A bestseller in China, Brothers is an epic and wildly unhinged black comedy of modern Chinese society running amok.
Here is China as we've never seen it before, in a sweeping, Rabelaisian panorama of forty years of rough-and-rumble Chinese history, from the madness of the Cultural Revolution to the equally rabid madness of extreme materialism. Yu Hua, award-winning author of To Live, gives us a surreal tale of two comically mismatched stepbrothers, Baldy Li, a sex-obsessed ne'er-do-well, and the bookish, sensitive Song Gang, who vow that they will always be brothers—a bond they will struggle to maintain over the years as they weather the ups and downs of rivalry in love and making and losing millions in the new China.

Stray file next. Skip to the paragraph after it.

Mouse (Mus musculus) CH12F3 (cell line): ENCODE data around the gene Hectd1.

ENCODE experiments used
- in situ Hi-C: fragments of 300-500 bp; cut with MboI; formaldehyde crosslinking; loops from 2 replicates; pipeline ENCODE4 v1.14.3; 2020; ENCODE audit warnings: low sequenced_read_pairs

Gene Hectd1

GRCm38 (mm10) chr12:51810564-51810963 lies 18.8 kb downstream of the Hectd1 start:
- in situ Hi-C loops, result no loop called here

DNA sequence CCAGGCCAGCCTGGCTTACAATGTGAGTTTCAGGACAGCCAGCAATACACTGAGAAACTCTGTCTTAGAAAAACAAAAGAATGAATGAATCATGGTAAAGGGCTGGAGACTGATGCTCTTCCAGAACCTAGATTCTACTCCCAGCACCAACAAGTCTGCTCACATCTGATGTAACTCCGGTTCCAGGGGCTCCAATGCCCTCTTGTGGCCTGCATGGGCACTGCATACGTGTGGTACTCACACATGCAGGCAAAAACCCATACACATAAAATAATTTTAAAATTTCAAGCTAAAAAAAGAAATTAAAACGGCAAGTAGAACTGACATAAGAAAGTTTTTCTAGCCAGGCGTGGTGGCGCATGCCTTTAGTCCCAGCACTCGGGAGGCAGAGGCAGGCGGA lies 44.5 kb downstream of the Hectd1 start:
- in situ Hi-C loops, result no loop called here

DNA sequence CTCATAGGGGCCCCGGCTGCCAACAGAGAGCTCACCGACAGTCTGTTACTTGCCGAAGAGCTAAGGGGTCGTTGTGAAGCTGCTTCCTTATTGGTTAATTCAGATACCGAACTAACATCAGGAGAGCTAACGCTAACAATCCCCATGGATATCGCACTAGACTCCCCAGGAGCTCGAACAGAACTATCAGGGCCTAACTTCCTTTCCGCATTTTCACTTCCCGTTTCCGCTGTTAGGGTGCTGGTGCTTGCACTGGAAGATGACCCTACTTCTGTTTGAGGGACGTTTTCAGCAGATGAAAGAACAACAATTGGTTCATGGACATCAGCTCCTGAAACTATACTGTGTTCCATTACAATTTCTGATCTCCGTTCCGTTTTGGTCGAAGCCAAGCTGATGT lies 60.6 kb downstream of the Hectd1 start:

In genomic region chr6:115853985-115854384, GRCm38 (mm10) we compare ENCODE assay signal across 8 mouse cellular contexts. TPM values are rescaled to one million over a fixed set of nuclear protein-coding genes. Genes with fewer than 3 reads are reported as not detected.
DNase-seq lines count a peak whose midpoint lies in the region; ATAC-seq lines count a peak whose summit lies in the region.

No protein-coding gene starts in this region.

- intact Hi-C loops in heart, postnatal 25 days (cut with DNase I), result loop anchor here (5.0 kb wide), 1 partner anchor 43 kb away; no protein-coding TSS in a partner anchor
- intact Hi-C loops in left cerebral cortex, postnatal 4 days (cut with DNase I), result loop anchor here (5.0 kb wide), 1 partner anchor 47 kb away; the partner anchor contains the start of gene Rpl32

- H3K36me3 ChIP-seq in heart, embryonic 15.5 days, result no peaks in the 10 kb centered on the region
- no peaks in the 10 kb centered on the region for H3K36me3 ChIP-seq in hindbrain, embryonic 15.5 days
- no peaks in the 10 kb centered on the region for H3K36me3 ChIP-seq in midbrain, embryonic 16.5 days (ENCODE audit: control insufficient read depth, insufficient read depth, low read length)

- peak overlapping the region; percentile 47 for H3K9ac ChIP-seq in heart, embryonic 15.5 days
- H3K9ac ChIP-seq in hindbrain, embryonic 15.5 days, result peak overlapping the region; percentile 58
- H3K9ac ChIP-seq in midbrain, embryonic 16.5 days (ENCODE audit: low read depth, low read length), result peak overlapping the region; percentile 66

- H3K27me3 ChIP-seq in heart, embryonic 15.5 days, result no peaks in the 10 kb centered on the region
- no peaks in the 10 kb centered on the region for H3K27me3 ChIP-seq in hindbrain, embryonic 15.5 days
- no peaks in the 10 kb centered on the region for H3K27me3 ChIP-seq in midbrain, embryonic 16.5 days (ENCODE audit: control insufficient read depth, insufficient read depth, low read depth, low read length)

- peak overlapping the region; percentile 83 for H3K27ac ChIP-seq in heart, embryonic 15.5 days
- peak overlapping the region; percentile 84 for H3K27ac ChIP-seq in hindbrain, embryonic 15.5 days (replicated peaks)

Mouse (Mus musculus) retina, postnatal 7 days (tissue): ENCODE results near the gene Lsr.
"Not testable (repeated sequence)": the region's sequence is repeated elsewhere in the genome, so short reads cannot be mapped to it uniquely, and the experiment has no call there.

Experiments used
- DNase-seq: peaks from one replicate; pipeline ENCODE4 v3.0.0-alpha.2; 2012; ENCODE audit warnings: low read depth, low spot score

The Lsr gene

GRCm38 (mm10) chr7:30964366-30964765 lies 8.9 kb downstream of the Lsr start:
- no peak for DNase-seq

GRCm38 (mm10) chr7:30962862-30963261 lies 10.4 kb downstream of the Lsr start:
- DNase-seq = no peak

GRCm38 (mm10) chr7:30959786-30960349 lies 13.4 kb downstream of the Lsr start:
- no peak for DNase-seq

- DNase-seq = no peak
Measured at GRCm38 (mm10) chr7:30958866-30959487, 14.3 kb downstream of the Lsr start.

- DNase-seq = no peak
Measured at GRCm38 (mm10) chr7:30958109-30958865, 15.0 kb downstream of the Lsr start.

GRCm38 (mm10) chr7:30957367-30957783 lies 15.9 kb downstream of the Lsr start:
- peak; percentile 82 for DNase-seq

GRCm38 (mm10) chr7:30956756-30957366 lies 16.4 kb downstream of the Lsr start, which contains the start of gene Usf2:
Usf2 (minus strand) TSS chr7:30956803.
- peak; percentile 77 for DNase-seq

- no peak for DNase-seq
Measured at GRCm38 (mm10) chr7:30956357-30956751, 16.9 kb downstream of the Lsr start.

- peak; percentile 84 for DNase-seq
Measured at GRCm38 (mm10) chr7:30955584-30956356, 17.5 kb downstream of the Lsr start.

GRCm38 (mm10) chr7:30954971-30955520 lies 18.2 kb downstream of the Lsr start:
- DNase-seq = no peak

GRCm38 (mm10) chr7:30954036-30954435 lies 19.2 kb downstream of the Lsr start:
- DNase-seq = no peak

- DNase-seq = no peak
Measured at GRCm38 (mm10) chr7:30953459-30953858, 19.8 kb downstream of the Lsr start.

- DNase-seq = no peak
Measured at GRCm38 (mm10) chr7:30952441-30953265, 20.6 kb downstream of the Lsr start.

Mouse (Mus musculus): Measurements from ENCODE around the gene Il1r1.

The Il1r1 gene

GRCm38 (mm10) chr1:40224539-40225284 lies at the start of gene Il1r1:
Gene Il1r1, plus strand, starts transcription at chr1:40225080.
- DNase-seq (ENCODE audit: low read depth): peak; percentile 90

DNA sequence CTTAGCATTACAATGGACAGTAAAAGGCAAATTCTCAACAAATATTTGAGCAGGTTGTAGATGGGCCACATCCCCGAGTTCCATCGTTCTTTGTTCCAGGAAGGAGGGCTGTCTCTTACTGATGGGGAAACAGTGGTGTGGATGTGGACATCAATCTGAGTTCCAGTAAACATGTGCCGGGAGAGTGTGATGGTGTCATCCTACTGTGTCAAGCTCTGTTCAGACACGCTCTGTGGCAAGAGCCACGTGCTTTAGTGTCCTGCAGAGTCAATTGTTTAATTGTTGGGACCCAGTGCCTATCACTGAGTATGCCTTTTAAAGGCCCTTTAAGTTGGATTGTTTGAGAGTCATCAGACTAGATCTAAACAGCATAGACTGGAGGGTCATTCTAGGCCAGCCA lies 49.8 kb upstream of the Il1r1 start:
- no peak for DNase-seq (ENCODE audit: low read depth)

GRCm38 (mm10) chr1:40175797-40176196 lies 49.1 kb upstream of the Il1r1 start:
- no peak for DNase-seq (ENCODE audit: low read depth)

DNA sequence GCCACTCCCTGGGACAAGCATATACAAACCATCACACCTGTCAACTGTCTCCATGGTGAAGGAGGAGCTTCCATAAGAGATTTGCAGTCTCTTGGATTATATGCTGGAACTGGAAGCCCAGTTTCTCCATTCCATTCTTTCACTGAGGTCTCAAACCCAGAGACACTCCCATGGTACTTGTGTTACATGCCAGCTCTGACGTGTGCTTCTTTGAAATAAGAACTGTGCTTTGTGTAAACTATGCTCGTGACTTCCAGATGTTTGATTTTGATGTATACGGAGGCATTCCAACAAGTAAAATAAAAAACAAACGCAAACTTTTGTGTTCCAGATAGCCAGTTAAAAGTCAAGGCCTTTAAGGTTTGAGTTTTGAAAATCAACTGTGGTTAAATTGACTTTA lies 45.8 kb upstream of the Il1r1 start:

Both tragic and absurd by turns, Brothers is a fascinating vision of an extraordinary place and time.
Yu Hua's epic novel, about two brothers awash in the roiling tide of modern Chinese history, sold more than a million copies in China when it was first published, in two hefty volumes, in 2005 and 2006. Some critics there hated the book, accusing Yu -- an influential Beijing writer in his mid-40s -- of producing little more than a vulgar soap opera. Others praised the novel for capturing both the absurdity and the brutality of Chinese society as it lurched from the havoc of revolution to the lunacy of hypercapitalism.
What can American readers derive from this book? I can say this with confidence: Even if you speak no Chinese and have at best a hazy impression of events in China during the last 40 years, there is nothing remotely inaccessible about this rich, funny, lewd, violent, beautiful, intensely moving work. It's both a tragedy with a smirk and a comedy with a shock buzzer; either way, thanks to the narrative's zing and the brilliance of its translation, its allure is universal.